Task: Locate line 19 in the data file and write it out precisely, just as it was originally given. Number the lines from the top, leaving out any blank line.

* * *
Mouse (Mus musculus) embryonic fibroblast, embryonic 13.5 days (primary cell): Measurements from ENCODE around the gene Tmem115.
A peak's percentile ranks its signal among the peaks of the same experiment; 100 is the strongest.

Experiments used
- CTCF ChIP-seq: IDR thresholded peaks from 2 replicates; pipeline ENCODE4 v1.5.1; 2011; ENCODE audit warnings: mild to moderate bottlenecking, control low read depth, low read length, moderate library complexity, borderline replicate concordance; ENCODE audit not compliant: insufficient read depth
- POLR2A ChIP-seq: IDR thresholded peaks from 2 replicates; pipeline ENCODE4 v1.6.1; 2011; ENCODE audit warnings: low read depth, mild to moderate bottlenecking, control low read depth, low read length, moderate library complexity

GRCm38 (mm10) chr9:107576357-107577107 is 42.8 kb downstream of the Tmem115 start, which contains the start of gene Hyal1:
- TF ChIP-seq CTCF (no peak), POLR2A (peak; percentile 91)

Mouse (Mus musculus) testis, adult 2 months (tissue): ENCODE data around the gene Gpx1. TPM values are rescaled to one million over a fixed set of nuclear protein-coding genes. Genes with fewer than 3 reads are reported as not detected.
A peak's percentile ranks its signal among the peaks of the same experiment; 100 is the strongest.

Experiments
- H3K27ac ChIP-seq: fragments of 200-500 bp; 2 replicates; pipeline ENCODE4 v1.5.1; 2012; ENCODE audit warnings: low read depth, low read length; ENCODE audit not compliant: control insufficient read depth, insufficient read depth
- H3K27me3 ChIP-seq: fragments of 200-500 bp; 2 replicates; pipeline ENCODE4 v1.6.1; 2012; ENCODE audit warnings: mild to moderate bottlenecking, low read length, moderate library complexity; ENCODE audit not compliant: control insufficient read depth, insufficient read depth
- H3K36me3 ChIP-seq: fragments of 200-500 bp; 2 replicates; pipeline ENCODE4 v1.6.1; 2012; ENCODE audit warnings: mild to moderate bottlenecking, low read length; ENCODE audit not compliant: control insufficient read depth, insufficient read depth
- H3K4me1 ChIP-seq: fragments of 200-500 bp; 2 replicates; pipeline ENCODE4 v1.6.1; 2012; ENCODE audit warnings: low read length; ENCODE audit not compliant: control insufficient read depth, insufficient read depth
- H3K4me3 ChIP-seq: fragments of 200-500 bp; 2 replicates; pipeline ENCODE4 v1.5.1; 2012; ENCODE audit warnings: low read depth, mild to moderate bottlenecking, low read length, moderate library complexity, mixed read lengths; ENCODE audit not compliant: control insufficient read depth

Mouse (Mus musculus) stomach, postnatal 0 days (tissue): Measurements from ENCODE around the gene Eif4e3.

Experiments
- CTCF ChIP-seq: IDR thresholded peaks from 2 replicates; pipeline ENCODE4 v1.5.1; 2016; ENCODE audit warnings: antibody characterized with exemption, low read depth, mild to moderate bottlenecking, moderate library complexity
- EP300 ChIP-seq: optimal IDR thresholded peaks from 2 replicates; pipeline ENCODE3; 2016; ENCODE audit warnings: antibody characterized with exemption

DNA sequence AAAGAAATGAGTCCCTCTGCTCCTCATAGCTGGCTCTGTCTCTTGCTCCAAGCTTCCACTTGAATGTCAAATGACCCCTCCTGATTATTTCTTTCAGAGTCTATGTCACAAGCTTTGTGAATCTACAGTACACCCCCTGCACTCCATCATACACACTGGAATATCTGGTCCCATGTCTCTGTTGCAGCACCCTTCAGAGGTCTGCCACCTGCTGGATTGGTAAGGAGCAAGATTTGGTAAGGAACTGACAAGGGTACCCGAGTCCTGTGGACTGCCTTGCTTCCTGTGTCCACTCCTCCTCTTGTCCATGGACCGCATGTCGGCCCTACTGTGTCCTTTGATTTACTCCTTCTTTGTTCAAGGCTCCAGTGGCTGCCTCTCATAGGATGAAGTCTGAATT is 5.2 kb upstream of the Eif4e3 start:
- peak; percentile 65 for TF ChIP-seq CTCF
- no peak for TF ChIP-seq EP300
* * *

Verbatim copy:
- EP300 ChIP-seq: optimal IDR thresholded peaks from 2 replicates; pipeline ENCODE3; 2016; ENCODE audit warnings: antibody characterized with exemption